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    • "However, the evaluation of sunitinib in the COG phase I and pharmacokinetic study in pediatric patients with refractory solid tumors did not achieve objective responses. Stable disease was reported for one OS patient in this study (Dubois et al., 2011, 2012), but concerns for cardiac toxicity have limited interest in additional trials. Further preclinical testing of these VEGF-targeted agents in combination with conventional chemotherapeutic regimens may enhance the efficacy of these drugs in the treatment of OS tumors. "
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    ABSTRACT: Osteosarcoma, the most common malignant bone tumor of childhood, is a high-grade primary bone sarcoma that occurs mostly in adolescence. Standard treatment consists of surgery in combination with multi-agent chemotherapy regimens. The development and approval of imatinib for Philadelphia chromosome-positive acute lymphoblastic leukemia in children and the fully human monoclonal antibody, anti-GD2, as part of an immune therapy for high-risk neuroblastoma patients have established the precedent for use of targeted inhibitors along with standard chemotherapy backbones. However, few targeted agents tested have achieved traditional clinical endpoints for osteosarcoma. Many biological agents demonstrating anti-tumor responses in preclinical and early-phase clinical testing have failed to reach response thresholds to justify randomized trials with large numbers of patients. The development of targeted therapies for pediatric cancer remains a significant challenge. To aid in the prioritization of new agents for clinical testing, the Pediatric Preclinical Testing Program (PPTP) has developed reliable and robust preclinical pediatric cancer models to rapidly screen agents for activity in multiple childhood cancers and establish pharmacological parameters and effective drug concentrations for clinical trials. In this article, we examine a range of standard and novel agents that have been evaluated by the PPTP, and we discuss the preclinical and clinical development of these for the treatment of osteosarcoma. We further demonstrate that committed resources for hypothesis-driven drug discovery and development are needed to yield clinical successes in the search for new therapies for this pediatric disease.
    Frontiers in Oncology 05/2013; 3:132. DOI:10.3389/fonc.2013.00132
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    • "They found that a significant correlation between treatment with sunitinib and decreased plasma levels of endoglin, a marker of tumor-associated endothelial cells. This result suggests that following endoglin levels might be used in pharmacodynamic monitoring of sunitinib treatment in children (Dubois et al., 2011). There has also been a study in children with recurrent high-grade gliomas in which patients received a combination of cytotoxic chemotherapy (mostly with irinotecan) and bevacizumab. "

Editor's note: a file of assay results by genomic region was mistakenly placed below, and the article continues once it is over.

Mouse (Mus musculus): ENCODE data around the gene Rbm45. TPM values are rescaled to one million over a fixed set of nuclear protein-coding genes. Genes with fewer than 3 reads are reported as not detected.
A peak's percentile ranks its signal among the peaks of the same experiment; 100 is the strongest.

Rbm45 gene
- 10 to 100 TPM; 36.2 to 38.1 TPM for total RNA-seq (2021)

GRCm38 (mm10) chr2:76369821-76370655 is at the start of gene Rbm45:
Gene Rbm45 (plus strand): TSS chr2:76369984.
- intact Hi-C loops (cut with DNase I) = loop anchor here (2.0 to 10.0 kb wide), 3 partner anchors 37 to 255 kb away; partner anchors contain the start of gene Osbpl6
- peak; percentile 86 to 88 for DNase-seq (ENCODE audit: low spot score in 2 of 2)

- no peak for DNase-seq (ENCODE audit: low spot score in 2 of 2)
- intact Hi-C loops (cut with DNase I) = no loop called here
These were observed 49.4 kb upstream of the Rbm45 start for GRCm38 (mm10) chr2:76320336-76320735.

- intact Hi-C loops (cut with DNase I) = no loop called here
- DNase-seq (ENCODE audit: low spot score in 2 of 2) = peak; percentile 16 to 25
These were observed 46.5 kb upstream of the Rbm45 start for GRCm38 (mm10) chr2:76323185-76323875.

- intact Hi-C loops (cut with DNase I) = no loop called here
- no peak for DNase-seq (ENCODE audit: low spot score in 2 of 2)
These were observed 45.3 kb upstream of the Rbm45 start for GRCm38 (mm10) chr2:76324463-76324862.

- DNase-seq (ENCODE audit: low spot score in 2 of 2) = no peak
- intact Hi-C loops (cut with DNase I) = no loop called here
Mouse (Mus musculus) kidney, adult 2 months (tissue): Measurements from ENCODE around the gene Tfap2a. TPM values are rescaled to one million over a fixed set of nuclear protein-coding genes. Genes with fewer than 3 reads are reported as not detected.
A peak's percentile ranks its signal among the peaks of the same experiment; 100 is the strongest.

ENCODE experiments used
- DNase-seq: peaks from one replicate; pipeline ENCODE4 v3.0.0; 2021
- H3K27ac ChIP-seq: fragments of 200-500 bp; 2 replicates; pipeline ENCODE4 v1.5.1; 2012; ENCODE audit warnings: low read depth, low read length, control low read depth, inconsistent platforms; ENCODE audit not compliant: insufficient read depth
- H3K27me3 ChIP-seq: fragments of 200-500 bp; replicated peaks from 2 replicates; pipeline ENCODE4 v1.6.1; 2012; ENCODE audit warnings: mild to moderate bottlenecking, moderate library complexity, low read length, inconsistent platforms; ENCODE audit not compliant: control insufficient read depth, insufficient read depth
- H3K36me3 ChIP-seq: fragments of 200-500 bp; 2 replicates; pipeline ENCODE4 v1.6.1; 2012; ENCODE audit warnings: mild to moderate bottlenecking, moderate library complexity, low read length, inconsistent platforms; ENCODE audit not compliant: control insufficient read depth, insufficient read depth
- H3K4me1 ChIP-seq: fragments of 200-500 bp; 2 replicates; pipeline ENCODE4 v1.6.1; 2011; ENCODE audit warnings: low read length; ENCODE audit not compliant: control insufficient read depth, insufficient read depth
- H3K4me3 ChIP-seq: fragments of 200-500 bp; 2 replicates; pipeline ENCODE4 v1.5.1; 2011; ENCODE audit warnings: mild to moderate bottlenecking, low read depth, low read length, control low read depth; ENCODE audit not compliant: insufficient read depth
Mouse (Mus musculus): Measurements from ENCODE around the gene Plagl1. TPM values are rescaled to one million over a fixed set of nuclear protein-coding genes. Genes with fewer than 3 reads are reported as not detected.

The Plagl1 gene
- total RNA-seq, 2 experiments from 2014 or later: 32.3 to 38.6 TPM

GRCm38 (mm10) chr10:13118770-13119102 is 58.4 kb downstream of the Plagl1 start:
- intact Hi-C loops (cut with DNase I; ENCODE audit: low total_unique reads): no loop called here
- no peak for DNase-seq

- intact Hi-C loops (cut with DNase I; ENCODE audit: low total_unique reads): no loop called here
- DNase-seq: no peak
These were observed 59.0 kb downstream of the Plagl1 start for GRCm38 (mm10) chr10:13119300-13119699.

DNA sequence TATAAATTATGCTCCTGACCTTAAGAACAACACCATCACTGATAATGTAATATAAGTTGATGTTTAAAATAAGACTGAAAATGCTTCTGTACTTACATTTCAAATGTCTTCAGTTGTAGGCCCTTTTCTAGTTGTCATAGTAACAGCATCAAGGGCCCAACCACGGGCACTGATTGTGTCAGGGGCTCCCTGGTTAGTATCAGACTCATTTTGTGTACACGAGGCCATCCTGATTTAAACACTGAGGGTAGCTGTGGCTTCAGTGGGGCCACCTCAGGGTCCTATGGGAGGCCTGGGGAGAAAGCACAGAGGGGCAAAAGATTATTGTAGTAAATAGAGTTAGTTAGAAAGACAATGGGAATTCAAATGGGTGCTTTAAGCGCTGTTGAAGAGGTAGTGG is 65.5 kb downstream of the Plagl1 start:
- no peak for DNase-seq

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    ABSTRACT: Brain tumors are the most common solid pediatric malignancy. For high-grade, recurrent or refractory pediatric brain tumors, radiation therapy (XRT) is an integral treatment modality. In the era of personalized cancer therapy, molecularly targeted agents have been designed to inhibit pathways critical to tumorigenesis. Our evolving knowledge of genetic aberrations in low-grade gliomas is being exploited with targeted inhibitors. These agents are also being combined with XRT to increase their efficacy. In this review, we discuss novel agents targeting three different pathways in low-grade gliomas, and their potential combination with XRT. B-Raf is a kinase in the Ras/Raf/MAPK kinase pathway, which is integral to cellular division, survival and metabolism. In low-grade pediatric gliomas, point mutations in BRAF (BRAF V600E) or a BRAF fusion mutation (KIAA1549:BRAF) causes overactivation of the MEK/MAPK pathway. Pre-clinical data shows cooperation between XRT and tagrgeted inhibitors of BRAF V600E, and MEK and mTOR inhibitors in the gliomas with the BRAF fusion. A second important signaling cascade in pediatric glioma pathogenesis is the PI3 kinase (PI3K)/mTOR pathway. Dual PI3K/mTOR inhibitors are poised to enter studies of pediatric tumors. Finally, many brain tumors express potent stimulators of angiogenesis. Several inhibitors of immunomodulators are currently being evaluated in in clinical trials for the treatment of recurrent or refractory pediatric central nervous system (CNS) tumors. In summary, combinations of these targeted inhibitors with radiation are currently under investigation in both translational bench research and early clinical trials. We summarize the molecular rationale for, and the pre-clinical data supporting the combinations of these targeted agents with other anti-cancer agents and XRT in pediatric gliomas. Parallels are drawn to adult gliomas, and the molecular mechanisms underlying the efficacy of these agents is discussed
    Frontiers in Oncology 05/2013; 3:110. DOI:10.3389/fonc.2013.00110